Masaya Closed its Doors to Ortega   

Ortega led the caravan in a double-decker bus surrounded by hundreds of police

Former police chief Aminta Granera reappears, this time throwing kisses to the rulers

By Ismael Lopez  (Confidencial)

HAVANA TIMES – Daniel Ortega commemorated the 40th anniversary of The Repliegue (tactical retreat) to Masaya last week by riding on a Mercedes Benz bus from Managua to Masaya. His was the first in a sea of vehicles that made the journey, accompanied by hundreds of armed police. 

However, he wasn’t able to actually complete the trip because this year, just as last year, he was not able to enter Monimbo, the Masaya neighborhood that for 38 years had been the destination of the commemoration.

A street in Masaya, doors closed, on the day of the commemoration of the Repliegue.   Photo: Carlos Herrera

Ortega started off the commemorative journey from La Plaza de las Victorias, in Managua, and ended up in a sports field outside of Masaya.  From early that morning the city of Masaya had been crawling with police.  But most of the city closed their doors to repudiate the violence with which the government repressed protests last year.   Some 325 people were killed, according to the Interamerican Committee for Human Rights of the OAS.

Monimbo, a long-standing rebellious indigenous community, is a symbol of anti-government protests.  On July 17, 2018, just last year, a protest was brutally repressed by paramilitaries and police in what they called Operation Cleanup. 

Photo: Carlos Herrera

Now, from the early hours the heavily patrolled streets were empty and there were padlocks on some people’s houses.

When we identified ourselves as journalists, an old man said to us, “We don’t want that murdering dictator to come here”.  And he snapped shut the padlock on his front door.

Monimbo Square, with its statues of those killed fighting the Somoza dictatorship, has been the site all these years for the gathering and the speeches at the end of the journey to commemorate the Repliegue.  This year it was occupied by police, and special forces, and this had been going on since early in the morning. 

“What media are you from?”, a policeman asked the journalists who showed up at the Square.  We showed him our credentials, which he sent out through WhatsApp.  Our licence plates he read out loud into his cellphone.

Ortega escorted by a huge police entourage

Ortega appeared later then the scheduled 10 o’clock beginning of the Repliegue.  He boarded a bus near the monument to boxer Alexis Argüello.  The procession was cheered on by State workers and FSLN sympathizers.

Behind his bus came hundreds of government vehicles, but it was Ortega’s bus that was accompanied by hundreds of Police, of the special troops variety  and armed to the teeth, It was their duty to look out for the safety of the strongman.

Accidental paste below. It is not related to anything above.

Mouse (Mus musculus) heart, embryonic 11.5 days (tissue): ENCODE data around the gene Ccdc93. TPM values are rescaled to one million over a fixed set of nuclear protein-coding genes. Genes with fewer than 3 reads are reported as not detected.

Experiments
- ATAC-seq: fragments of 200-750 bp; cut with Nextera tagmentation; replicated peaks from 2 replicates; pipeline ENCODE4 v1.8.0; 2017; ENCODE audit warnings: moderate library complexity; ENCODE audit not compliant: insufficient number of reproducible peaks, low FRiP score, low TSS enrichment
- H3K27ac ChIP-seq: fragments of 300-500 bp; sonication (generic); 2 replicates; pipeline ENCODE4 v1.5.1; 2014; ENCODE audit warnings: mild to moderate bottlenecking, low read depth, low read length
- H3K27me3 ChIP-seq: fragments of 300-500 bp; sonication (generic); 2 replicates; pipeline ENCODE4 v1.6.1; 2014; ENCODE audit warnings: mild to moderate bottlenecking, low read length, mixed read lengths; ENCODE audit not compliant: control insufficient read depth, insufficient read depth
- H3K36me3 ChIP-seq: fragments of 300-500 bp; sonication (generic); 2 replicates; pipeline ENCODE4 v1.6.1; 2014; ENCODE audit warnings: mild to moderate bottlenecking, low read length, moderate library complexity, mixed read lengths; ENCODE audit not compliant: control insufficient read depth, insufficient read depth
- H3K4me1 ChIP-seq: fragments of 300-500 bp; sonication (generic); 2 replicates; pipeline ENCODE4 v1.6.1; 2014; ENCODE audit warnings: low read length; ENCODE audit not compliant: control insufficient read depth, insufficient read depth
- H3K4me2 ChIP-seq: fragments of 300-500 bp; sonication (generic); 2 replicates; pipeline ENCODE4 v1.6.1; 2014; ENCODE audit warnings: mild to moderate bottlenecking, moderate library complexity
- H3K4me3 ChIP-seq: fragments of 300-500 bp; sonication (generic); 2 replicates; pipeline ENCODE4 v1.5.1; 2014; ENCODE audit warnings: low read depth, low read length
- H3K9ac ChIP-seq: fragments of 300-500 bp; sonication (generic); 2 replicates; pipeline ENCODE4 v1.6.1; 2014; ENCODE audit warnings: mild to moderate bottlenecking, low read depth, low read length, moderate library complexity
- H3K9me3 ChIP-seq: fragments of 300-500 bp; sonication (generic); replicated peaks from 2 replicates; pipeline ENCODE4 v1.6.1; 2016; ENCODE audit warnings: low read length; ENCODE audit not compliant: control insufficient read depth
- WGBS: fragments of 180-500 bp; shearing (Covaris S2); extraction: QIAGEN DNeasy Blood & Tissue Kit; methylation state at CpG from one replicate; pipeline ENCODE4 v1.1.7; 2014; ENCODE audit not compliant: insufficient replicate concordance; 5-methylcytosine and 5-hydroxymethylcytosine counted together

From the highway you could see on the upper floor of the bus Daniel Ortega and Rosario Murillo, his wife and also his vice president.  They raised their hands to greet the people. Sitting next to them was their daughter, Camila Ortega Murillo.

Former Police Chief Aminta Granera reappears in public

It was rather surprising when at some point along the route Aminta Graneras, ex police chief, placed herself beside the bus and started blowing kisses in the air to the presidential couple.  Photos of this scene circulated on social media.

None of the original leaders of the Repliegue of 40 years ago was on the bus with Ortega.  Carlos Nunez, a guerrillero who remained in Nicaragua during the uprising against Somoza was one of the main leaders of the Repliegue, but he has died.  Neither was Joaquín Cuadra, formerly head of the Army  there.  And William Ramírez is also dead.  These were the men who led thousands of people from the Eastern neighborhoods of Managua to the relative safety of Masaya 40 years ago, when Somoza ordered many Managua neighborhoods to be bombed. 

In his short speech at the sports field, however, Ortega mentioned only the name of Raúl Venerio, an ex head of the air force, who died recently.  He was the person who had been in charge of ‘Historic figures of Sandinismo’.

Granera was head of the police for 12 years , but Francisco Díaz,  a member by marriage of Ortega’s family, took over from her four months after the massacre in Masaya.   The Interdisciplinary Group of Independent Experts recommends that Ortega, Díaz, and other high-ranking police including Granera be investigated.  The charge: crimes against humanity.


When Ortega’s bus got to Las Flores roundabout in Masaya, it turned south, without daring to enter the city.   Instead it ended up on a sports field, where a strictly FSLN rally took place.

The mayor of Masaya, Orlando Noguera, one of the newer generations of the FSLN, also gave a brief speech, interspersed with ‘They couldn’t, the can’t’ a party slogan referring to the civic rebellion which they said was an attempted coup. 

The MC of the event proclaimed Ortega president of Nicaragua till 2050.  The speech Ortega gave was unusually brief.  He spoke for  13 minutes, never mentioning  the national crisis, nor the 104 remaining political prisoners, nor the OAS general assembly resolution that the Committee for Human Rights be allowed to return to the country, nor about ‘negotiations in good faith’ to reform the electoral system and call for early elections.

Instead, Ortega talked about the importance of peace, and how Nicaragua ‘is a warlike nation,

like Sandino himself, who would neither sell out nor give up.’  He went on in this vein while much of Masaya turned its back on him, keeping the doors of its houses shut, as a sign of resistance.